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HSBC strategist Alastair Pinder identified a group of hedge funds that topped a global benchmark for three consecutive years and have also outperformed during the last few tumultuous weeks.Pinder says there’s evidence funds with that kind of track record will continue to win, and investors following their approach since 2012 would have handily beaten the market.He also revealed the funds’ top holdings in the US, Europe, emerging markets, and Japan.Visit Business Insider’s homepage for more stories.

For years, sports fans and investors have debated whether there is really such a thing as a “hot hand.” That is, if a player or investor is performing very well, are they likely to keep up the streak?Alastair Pinder, global equity strategist at HSBC, says he has an answer — at least for the investing world here and now. After evaluating data on more than 400 hedge funds, he says he’s identified the tactics that have worked for the best global funds of recent years.”At least from a short-term perspective we find that ‘Hot Hand’ funds can often continue their strong momentum and winning streaks,” he wrote in a note to clients.He’s zeroed in on a group that not only beat the FTSE All-World Index every year from 2017 to 2019, but also outperformed during the turmoil that’s afflicted markets since the coronavirus pandemic began.”Our current subset of ‘Hot Hand’ funds have outperformed global equity markets by over 40% since 2012, or 4.8% on an annualized basis and have beaten the benchmark considerably over the last few weeks despite the turbulence,” Pinder wrote.

Over that time, following those hot hands and investing in the countries or industries they liked best while shorting those they liked the least would have substantially beaten the market, he says. That makes them a particularly appealing source of ideas.”Key contrarian ideas over the last three months by ‘Hot Hand’ funds have been to increase their active weight towards Semiconductors, Retailing and Energy, while cutting exposure to Capital Goods and Materials,” Pinder said.Investors can implement those ideas using ETFs like the VanEck Vectors Semiconductor ETF, SPDR S&P Retail ETF, and Vanguard Energy Index Fund. The funds also overweight the US, China, and India compared to their benchmark, a strategy investors can implement with funds like the SPDR S&P 500 ETF, Xtrackers MSCI All China Equity ETF, and iShares MSCI India ETF. Perhaps not surprisingly, these funds bet big on tech and consumer discretionary stocks.Pinder says the average fund in the hot hand group has 34% of its assets in tech stocks, which is double the fund’s benchmark.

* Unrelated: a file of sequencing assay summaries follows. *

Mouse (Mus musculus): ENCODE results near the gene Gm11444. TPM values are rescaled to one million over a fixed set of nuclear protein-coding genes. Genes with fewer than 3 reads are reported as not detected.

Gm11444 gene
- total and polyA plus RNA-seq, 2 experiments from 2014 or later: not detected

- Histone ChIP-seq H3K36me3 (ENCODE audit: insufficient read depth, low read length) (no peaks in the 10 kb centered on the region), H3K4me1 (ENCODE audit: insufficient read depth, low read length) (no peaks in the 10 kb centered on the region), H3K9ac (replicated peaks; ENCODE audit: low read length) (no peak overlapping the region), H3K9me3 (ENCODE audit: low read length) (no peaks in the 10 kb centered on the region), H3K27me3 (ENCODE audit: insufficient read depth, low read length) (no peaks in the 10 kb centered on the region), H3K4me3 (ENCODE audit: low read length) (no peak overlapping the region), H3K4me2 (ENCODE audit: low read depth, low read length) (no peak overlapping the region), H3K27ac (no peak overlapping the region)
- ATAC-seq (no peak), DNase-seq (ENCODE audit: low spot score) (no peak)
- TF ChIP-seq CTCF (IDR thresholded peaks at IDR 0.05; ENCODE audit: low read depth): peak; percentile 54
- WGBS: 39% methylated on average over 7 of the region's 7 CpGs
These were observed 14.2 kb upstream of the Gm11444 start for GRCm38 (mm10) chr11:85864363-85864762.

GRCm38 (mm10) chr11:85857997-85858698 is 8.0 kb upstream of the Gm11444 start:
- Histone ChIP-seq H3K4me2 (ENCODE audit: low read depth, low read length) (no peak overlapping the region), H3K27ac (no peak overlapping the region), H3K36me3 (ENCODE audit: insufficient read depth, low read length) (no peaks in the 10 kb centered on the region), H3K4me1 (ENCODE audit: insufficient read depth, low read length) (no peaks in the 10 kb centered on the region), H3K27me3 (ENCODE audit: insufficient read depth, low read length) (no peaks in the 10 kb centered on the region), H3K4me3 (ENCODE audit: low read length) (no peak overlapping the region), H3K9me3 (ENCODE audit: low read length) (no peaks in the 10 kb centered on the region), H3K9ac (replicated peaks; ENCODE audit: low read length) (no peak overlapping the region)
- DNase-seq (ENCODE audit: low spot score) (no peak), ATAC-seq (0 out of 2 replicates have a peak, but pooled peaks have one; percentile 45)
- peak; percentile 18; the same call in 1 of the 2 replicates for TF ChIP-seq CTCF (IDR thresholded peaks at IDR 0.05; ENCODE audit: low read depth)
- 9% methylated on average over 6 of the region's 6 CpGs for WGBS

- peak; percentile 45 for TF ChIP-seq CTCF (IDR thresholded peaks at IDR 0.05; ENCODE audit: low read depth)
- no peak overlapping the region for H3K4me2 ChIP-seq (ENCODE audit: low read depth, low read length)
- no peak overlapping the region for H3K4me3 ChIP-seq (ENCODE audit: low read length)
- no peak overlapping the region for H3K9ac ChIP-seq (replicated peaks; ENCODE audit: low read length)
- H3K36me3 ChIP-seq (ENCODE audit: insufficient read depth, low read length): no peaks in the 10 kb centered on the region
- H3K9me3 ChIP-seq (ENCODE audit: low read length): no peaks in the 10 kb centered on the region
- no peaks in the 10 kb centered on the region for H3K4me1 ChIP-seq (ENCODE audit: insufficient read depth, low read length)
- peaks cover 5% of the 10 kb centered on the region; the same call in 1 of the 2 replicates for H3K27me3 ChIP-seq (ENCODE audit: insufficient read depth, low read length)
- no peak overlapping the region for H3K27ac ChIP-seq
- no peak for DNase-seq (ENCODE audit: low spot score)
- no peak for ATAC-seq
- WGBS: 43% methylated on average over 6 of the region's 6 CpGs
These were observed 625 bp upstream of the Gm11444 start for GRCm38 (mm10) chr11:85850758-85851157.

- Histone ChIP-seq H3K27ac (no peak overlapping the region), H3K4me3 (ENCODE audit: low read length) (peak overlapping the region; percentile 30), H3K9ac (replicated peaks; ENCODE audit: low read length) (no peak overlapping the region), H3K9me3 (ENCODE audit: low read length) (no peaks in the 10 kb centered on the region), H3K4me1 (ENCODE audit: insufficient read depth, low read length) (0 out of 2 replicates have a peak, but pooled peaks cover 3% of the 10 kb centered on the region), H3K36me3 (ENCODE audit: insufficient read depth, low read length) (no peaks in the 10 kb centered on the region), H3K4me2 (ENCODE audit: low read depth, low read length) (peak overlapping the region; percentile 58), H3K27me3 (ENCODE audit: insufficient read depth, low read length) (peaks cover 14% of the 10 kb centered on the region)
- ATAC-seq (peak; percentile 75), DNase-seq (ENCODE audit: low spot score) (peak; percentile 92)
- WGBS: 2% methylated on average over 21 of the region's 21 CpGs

“On the other hand, they have are less convinced on UK equities as well as Canada and Japan. South Korea, Brazil and Russia are the EM markets in which ‘Hot Hand’ funds have a relatively small allocation,” he wrote.Pinder also combed through the holdings of the funds to find their biggest investments in several major regions. In the US, the hot hands top ten is made up of Microsoft, Amazon, Alphabet, Visa, Mastercard, UnitedHealth, Adobe, Thermo Fisher, Estee Lauder, and Facebook.In Europe, their top bets were LVMH, Nestle, Partners Group, Novo Nordisk, L’Oréal, RELX, Adyen, Roche, Hermès, and Atlas Copco, and in emerging markets, their largest allocations went to Tencent, HDFC, Alibaba, TAL Education, Samsung, Ping An Insurance, Kotak Mahindra Bank, Kweichow Moutai, PT Bank Central Asia, and Taiwan Semiconductor.In Japan, they favored Hoya, Pan Pacific International, Recruit Holdings, Daikin Industries, Tokio Marine, Hikari Tsushin, Nintendo, Nippon Telegraph & Telephone, Kao, and SMC Corp.

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